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Battle of Cape Teulada

by Cristiano D'Adamo


Following the strikingly successful attack against the Italian naval base in Taranto, the British Admiralty began planning some shifting of forces around the check board and even the passage of a convoy through the Mediterranean.

Several proposals were forwarded from London to both Alexandria and Gibraltar and , after some compromising, a final decision was reached; the operation which would materialize these changes would be named M.B.9.


R.N. Trento.

Admiral Pond authorized the transferring of the Renown and the Berwick back to England through the Strait of Sicily as part of M.B.9, which called for a complex movement of merchantmen and warships similar to M.B.8.

On November 17th, after the attack on Taranto, the Italian fleet went out to sea with the two remaining battleships, the Vittorio Veneto and the Giulio Cesare. Despite having reached Southern Sardinia first, and then Cape Bon, the Italians were not able to intercept a British force tasked with the delivery of airplanes to the much-depleted Malta-based air forces. The British, despite a claim made to the contrary by Sir. Winston Churchill to the House of Common, had to reevaluate their assumed complete destruction of all Italian battleships during the Taranto attack.

The convoy from Gibraltar (Operation Collar) would be escorted by Force H which included the battle cruiser Renown, the aircraft carrier Ark Royal, the light cruisers Sheffield and Despatch and the destroyers Faulnor, Firedrake, Fury, Forester, Duncan, Wishart, Encounter, Kelvin and Jaguar. Missing from this battle group was the Royal Sovereign still under repair. Force H was under the command of Adm. Sommerville who was very well aware of the threat represented by the Italian Navy.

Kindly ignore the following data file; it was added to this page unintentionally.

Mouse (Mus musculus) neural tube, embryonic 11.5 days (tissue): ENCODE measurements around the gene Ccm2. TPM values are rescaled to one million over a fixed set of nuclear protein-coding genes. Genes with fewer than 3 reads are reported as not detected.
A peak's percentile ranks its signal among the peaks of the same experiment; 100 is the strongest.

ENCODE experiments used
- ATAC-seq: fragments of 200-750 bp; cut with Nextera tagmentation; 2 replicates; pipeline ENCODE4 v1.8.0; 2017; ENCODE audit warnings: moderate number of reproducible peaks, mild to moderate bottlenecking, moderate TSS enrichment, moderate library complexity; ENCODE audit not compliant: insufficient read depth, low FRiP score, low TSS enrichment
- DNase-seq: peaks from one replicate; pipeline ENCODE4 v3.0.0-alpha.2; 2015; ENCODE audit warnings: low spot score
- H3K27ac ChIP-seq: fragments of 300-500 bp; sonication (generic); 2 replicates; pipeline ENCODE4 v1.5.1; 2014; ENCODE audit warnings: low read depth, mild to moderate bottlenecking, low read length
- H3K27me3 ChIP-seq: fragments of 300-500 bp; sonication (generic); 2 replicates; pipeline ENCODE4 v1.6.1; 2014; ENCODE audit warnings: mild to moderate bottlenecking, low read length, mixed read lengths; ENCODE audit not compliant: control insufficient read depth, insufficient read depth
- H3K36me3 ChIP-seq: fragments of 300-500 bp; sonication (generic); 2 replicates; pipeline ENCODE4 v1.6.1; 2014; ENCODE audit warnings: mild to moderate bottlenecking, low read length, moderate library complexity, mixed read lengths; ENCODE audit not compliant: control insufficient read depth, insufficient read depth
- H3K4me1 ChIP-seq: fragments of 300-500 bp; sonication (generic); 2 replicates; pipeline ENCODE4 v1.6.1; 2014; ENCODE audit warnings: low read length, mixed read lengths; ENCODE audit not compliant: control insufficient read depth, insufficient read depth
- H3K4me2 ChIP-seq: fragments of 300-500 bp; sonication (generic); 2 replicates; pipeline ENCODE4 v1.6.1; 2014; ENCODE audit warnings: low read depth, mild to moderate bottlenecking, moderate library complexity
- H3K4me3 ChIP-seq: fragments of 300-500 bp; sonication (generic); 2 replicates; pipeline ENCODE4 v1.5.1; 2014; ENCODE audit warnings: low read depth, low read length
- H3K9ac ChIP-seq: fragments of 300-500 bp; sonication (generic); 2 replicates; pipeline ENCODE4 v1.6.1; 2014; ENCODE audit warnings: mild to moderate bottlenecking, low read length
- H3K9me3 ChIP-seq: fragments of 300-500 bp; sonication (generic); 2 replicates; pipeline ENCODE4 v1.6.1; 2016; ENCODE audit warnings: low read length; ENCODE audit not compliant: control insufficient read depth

This fear was very well founded; on the 16th of November, during operation "White", Sommerville lost several aircrafts to both poor navigation and the presence of the Italian Fleet. After having received notification of the presence of the Italian Navy at sea, Sommerville quickly reversed direction and returned to Gibraltar. Although there was no contact, the presence of the Italian forces achieved its desired effect. Nevertheless, Somerville fear caused the subsequent operation to become more complex, requiring a combined operation of both the Gibraltar and the Alexandria-based fleets.


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